Organizations such as the Great Salt Lake Institute and Friends of the Great Salt Lake have long extolled the virtues of the lake and the need to preserve it through stewardship. More recently, in September of 2021, a collective movement of “organizers, artists, business owners, and concerned citizens” created the “Save Our Great Salt Lake” movement to not only spread awareness but engage grassroots action to influence legislation that will help protect the lake. On their website, the movement specifies goals to “reduce water diversion at the lake, oppose the Bear River Development Project, offer a lower water rate to farmers growing food for Utahns, and enforce water metering and water usage reports from developers.” Summers, who is active in these movements, encourages people to check out each organization to see which aligns most with their passions. However, she says, “the most important action you can take as a community member is voting for policy that supports the protection of the Great Salt Lake.” In the 2022 General Session, this includes supporting House Bill 157 (Sovereign Lands Revenue Amendments), which allocates funds to the Great Salt Lake.

Making changes to help the lake will require deep examinations of current water use habits — both personal and societal — that we take for granted in our exceptionally arid region. It will necessitate changes in both policy and practice that have been embedded into our state for years. It might ruffle some feathers of our non-avian community members as we re-evaluate use by agricultural and industrial organizations and the overall monetary rates of water use.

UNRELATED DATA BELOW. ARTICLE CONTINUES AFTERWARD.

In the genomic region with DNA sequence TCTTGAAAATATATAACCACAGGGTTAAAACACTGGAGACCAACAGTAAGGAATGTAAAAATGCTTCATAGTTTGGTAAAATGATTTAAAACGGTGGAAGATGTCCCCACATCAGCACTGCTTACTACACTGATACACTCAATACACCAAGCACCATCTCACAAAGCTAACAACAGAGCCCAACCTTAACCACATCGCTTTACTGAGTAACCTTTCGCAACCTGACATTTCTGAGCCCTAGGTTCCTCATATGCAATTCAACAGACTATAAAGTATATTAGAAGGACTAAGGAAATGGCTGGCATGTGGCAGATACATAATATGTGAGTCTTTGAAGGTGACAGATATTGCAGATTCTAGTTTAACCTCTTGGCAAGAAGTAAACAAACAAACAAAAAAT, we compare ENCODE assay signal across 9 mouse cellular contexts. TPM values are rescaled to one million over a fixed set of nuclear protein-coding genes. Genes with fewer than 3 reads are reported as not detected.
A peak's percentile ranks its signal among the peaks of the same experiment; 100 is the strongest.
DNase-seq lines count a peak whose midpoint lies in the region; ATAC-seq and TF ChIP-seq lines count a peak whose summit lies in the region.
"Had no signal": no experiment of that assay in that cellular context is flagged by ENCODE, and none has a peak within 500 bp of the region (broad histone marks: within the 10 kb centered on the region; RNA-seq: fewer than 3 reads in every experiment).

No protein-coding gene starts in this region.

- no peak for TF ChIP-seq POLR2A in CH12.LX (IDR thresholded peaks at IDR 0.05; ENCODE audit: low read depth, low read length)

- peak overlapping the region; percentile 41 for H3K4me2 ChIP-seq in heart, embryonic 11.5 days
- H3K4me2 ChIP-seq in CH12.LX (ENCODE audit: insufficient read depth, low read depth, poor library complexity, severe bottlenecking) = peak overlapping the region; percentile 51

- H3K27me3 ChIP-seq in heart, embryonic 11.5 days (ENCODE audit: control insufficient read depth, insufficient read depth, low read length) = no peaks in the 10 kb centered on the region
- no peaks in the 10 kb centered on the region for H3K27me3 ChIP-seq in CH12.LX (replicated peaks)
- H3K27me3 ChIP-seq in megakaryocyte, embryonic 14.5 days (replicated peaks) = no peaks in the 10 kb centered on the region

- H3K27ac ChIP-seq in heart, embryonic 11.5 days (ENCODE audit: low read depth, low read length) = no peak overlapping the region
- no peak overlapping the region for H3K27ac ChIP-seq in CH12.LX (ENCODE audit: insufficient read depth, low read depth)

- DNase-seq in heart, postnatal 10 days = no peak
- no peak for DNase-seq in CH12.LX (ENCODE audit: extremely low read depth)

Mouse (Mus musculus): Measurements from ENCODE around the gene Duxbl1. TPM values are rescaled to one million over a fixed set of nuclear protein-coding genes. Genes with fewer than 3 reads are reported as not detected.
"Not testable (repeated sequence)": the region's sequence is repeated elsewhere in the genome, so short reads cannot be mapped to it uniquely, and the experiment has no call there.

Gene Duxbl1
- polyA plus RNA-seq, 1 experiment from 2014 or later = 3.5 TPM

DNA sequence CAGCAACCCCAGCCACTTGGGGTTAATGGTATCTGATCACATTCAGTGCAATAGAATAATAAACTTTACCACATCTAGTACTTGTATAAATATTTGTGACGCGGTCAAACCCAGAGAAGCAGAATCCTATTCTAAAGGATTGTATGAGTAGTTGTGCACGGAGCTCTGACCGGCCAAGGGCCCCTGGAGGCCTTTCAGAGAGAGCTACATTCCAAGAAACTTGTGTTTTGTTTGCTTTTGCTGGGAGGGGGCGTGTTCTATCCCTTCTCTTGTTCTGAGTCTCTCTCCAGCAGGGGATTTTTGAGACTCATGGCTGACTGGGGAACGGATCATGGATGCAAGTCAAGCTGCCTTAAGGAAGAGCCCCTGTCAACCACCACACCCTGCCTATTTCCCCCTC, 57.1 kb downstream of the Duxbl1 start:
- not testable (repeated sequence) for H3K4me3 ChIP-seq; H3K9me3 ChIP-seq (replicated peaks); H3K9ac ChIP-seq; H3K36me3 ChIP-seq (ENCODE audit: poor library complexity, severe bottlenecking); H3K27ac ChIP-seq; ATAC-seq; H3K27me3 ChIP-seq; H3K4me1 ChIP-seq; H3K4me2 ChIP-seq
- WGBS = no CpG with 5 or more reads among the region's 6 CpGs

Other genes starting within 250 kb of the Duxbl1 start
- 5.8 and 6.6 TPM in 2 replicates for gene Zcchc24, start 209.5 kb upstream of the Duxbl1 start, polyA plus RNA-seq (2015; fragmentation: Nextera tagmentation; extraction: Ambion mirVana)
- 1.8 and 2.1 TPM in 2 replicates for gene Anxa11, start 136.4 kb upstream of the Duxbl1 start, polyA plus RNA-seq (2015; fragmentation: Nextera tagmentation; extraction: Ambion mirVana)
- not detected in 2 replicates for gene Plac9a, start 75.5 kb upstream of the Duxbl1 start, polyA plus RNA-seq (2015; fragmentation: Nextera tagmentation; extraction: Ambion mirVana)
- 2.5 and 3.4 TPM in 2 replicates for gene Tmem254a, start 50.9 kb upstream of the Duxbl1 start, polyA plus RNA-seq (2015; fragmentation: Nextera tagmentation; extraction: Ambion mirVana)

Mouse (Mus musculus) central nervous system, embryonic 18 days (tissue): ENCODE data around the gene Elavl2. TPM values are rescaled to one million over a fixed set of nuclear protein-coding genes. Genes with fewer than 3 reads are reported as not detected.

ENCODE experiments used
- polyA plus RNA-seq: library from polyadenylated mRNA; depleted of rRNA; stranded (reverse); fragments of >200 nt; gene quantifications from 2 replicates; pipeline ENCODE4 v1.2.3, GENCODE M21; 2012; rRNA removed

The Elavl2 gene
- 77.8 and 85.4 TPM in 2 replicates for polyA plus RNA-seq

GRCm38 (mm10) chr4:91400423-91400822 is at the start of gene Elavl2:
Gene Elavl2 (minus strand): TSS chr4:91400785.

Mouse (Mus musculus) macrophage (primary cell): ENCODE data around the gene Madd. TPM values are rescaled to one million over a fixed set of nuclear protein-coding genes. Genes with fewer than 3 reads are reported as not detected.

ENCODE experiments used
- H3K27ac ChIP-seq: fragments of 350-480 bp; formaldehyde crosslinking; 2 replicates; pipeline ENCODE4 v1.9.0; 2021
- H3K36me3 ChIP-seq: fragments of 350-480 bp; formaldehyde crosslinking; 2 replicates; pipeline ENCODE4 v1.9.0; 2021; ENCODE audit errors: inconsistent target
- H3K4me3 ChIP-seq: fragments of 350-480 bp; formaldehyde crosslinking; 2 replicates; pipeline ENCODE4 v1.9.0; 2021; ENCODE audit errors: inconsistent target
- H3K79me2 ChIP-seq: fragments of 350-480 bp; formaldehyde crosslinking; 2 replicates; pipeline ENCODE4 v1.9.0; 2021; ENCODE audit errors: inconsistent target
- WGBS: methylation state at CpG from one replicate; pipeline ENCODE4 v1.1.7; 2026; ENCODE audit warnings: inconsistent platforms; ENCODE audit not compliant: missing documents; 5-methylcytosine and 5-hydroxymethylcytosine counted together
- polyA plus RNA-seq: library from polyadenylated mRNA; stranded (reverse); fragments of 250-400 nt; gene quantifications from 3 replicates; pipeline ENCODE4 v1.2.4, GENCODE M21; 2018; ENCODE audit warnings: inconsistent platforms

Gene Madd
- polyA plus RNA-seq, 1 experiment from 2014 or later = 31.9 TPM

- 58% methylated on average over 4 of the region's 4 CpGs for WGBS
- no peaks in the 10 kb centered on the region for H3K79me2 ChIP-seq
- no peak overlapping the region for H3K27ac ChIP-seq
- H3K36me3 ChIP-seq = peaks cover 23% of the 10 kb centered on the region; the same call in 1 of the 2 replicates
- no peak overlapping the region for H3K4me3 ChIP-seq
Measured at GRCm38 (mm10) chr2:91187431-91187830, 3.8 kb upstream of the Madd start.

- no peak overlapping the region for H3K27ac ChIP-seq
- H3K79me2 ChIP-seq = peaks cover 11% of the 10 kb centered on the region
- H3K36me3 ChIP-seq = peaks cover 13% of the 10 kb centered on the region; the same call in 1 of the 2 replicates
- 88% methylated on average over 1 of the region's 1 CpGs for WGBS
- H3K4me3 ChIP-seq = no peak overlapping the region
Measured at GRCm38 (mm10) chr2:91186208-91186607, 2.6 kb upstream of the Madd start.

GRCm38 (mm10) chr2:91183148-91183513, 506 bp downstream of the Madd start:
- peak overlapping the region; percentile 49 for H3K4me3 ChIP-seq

Additionally, Taub emphasizes that “we must recognize Indigenous leadership on these issues and seek to highlight Indigenous sovereignty in our discussions of Antelope Island and the Great Salt Lake.” Summers echoes Taub’s thoughts, saying, “My colleagues and I have noticed a lack of Indigenous perspective when discussing this issue at many of the local community events. To describe an issue that is on the ancestral lands of the Ute, Goshute, Paiute, and Shoshone people yet to not consider their input is an injustice. I think the best way to mitigate this ecological crisis will be to collaboratively work with all community members to ensure, rather than assume, everyone’s needs are met.”

Friends of the Great Salt Lake (www.fogsl.org) and Save Our Great Salt Lake (www.saveourgreatsaltlake.org) have resources on their websites and Instagram accounts on how you can get involved to help save this beloved lake.